General Surgery Instruments- Forceps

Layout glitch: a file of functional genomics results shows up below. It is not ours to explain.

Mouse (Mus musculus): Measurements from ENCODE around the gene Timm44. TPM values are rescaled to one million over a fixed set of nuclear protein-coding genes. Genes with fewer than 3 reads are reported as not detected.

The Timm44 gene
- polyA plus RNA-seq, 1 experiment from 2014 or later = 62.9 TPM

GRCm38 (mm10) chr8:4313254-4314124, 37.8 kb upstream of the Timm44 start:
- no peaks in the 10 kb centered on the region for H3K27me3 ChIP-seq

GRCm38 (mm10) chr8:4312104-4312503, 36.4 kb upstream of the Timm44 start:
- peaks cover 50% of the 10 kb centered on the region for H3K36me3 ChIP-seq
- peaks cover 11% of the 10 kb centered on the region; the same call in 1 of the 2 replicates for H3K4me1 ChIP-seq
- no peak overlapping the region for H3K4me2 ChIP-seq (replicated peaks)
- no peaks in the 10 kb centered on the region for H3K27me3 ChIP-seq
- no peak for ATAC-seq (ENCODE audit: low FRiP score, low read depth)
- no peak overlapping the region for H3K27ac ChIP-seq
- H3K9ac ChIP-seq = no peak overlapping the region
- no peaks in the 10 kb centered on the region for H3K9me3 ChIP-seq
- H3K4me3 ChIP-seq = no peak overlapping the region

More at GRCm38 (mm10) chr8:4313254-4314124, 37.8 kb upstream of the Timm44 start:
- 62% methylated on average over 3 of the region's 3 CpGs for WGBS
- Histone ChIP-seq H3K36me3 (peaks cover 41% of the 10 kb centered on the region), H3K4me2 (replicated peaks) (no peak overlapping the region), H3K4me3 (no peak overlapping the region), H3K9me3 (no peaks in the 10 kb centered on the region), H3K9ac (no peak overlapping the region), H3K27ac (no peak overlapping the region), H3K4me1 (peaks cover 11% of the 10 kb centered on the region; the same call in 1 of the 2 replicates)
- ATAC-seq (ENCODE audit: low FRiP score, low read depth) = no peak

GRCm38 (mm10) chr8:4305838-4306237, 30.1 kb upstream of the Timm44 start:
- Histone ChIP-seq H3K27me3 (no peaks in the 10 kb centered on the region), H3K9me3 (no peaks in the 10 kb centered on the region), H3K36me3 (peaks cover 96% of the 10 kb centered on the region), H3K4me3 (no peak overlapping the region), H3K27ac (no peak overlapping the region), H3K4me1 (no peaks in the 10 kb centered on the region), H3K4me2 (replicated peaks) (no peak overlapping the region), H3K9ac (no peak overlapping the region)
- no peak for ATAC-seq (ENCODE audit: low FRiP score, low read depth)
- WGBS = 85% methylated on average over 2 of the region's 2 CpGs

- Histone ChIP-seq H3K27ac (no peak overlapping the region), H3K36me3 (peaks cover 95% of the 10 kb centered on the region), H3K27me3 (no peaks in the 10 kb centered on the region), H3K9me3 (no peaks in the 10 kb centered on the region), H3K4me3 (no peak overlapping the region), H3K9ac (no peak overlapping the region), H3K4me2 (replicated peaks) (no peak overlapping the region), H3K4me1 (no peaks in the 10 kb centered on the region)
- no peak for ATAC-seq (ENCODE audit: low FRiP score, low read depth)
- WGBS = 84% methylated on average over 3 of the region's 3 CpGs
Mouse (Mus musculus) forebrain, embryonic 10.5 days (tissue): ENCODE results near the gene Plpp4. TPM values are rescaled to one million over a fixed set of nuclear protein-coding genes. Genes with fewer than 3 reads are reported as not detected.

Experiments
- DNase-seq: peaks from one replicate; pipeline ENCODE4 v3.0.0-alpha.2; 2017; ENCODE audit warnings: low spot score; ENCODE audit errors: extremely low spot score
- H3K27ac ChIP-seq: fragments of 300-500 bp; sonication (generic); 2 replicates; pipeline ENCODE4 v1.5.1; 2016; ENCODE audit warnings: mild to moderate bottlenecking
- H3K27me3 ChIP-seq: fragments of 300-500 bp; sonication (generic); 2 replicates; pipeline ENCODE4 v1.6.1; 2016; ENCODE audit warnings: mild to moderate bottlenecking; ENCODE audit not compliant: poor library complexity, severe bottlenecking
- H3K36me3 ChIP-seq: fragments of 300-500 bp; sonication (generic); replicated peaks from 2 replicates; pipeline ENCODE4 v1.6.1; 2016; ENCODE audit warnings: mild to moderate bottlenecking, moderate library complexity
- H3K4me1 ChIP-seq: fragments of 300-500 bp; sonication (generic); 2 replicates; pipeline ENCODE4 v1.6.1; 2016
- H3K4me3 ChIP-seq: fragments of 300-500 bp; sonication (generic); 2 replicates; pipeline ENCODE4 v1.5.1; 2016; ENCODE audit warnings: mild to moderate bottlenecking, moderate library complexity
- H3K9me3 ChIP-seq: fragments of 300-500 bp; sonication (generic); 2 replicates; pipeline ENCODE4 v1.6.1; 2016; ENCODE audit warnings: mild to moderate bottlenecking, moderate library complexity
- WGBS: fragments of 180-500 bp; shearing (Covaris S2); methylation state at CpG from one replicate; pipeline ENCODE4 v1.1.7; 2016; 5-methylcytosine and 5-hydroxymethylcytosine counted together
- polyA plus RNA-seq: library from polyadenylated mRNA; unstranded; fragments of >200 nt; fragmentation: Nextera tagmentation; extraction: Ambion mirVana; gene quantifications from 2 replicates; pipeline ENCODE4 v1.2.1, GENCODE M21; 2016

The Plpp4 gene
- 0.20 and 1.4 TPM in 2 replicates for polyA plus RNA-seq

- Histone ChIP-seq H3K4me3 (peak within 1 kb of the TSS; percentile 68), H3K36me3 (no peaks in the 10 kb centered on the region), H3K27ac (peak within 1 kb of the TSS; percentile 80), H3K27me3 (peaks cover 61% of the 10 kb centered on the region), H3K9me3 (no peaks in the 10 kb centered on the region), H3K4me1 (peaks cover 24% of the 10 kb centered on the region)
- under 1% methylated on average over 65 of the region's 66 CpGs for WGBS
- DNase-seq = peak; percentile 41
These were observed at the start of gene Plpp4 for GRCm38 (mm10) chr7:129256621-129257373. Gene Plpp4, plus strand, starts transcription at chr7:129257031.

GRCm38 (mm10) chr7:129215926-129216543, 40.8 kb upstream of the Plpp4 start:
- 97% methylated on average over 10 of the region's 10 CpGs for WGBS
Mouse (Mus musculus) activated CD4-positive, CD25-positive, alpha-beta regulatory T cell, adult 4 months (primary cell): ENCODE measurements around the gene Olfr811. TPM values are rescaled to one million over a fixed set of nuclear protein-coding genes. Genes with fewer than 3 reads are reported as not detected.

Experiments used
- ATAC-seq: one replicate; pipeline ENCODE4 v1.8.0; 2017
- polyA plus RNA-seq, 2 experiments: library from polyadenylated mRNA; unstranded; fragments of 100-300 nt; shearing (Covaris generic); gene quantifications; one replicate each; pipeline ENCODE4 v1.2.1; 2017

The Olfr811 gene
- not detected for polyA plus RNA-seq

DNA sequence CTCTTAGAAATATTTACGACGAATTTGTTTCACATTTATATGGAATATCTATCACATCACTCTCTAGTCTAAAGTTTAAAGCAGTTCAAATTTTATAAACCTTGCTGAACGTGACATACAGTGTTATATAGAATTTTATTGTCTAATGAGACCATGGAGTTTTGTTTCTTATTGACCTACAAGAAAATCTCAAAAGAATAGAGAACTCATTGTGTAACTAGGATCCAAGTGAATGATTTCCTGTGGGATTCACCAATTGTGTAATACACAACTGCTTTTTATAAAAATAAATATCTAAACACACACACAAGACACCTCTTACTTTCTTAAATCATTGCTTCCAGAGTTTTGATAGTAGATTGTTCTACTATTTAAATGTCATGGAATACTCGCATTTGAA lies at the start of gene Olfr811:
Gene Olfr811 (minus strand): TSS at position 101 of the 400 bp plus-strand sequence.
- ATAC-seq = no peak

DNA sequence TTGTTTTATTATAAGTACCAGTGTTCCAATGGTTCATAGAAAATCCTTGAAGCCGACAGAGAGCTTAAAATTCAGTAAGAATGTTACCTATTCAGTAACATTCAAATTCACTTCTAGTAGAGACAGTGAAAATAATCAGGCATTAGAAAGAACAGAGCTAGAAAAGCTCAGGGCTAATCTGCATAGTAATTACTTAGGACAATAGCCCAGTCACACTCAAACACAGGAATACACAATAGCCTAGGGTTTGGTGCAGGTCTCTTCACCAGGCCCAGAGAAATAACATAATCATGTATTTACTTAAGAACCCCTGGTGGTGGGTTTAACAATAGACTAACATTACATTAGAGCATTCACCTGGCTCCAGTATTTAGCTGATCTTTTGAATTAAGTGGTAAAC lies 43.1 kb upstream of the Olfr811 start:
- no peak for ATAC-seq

General Surgery Instruments- ForcepsCreated OnApril 13, 2020Last Updated OnApril 16, 2020byadmin You are here: Main Surgical Instruments General Surgery Instruments- Forceps < All Topics Table of Contents General Surgery Instruments- ForcepsSponge Holding Forceps Features: Serrated jaws uses Hold gauze or sponge to Clean operation areas Swab the cavities Mop the oozing areas Allis Tissue Forceps Features: Has multiple serration (sharp teeth) to hold and grasp heavy tissue Able to access internal organs and structures with minimal damage to the overlying tissues Provide locking and non-locking options Uses: Grasp tough structures like skin, fascia, aponeurosis, connective tissues sheet Babcock’s Forceps Features: Has curve ends and fenestrated Has no serration Uses: Hold tubular structure, eg: Appendix, Fallopian tubes, Intestine, Ureter. Kocher’s Forceps Features: With tooth and transverse serrations Can be straight or curved Uses: Grasp heavy tissue (eg: Palm, sole, scalp) To hold meniscus during menisectomy Can be used as a clamp Clamp the vessels for hemostasis To clamp umbilical cord Mosquito Artery Forceps Features: Can be curved or straight Fully serrated jaws Has finer tips as compared to Kelly forceps Uses: For hemostasis and clamping small delicate bleeders For grasping fine tissue Usually used in infants or children Kelly Forceps Features: Locking mechanism Uses: For grasping tissue and clamping larger vessels Artery forceps (also known as Spencer wells hemostatic forceps, vascular forceps) Features: Has different sizes and shapes, transverse serration full length Uses: To achieve hemostasis To clamp vessels Plain dissecting forceps (also known as DeBakey Forceps ) Features: Non-locking Contains a grasping surface which may or may not have teeth Uses: To hold delicate structures (eg: visceral organ, peritoneum, vessels, bowel, nerves, tendons etc) during dissection and suturing To gently move tissues out of the way during exploratory surgery To insert packings into or remove objects from deep cavity To hold blood vessels and nerves while dissecting Toothed Forceps (also known as locking forceps) Features: Has tooth as compare to plain holding forceps Uses: To hold skin and tough structures (eg: skin, fascia, aponeurosis), less chance of slipping Adson Forceps Features: Two types: toothed and non-toothed Wide and flat thumb grasp which is commonly serrated Fine Tipped Toothed Adson Forceps Uses: Used to grasp soft tissue and suturing of skin (eg: suturing during circumcision) Adson Non-Toothed forceps Uses: To hold delicate  structures Right-angled hemostatic forceps (also known as Lahey’s Forceps) Features: Right-angled Longitudinal serrations with cross-serrated tips Uses: For hemostasis For hooking of tubular structures like cystic artery or cystic duct etc To pass ligatures around nerves or tendons before division Intestinal clamp forceps – Non-crushing Has vertical serrations Uses: Used to occlude the lumen at the antimesenteric border away from the blood supply Used during cut, resection and anastomosis Towel clip forceps Uses: To hold towel in place To add weight to drapes and towels as to ensure they stay in place To secure sure suction lines, electro cautery cables, and power equipment lines Cord holding forceps Uses: Used during hernia operation to hold the spermatic cord For retraction of spermatic cord Cheatle forceps Features: No lock Heavy metallic with curved blade Inner surface of the blades are serrated Uses: Used to remove sterilised instruments from boilers and formalin cabinets Listers sinus forceps Features: No lock Prevent permanent damage to neurovascular bundle Uses: Used for incision and drainage of abscess by Hiltons method Lahey traction forceps Uses: Grab fibrous tissue Lane Tissue Forceps Uses: Holding tough tissue such as cartilage and fascia Morrison’s Forceps Uses: Heavier toothed forceps used on tough tissues such as fascia or skin Penningston Forceps Grasping tissue especially during intestinal or rectal surgery and cesarean section

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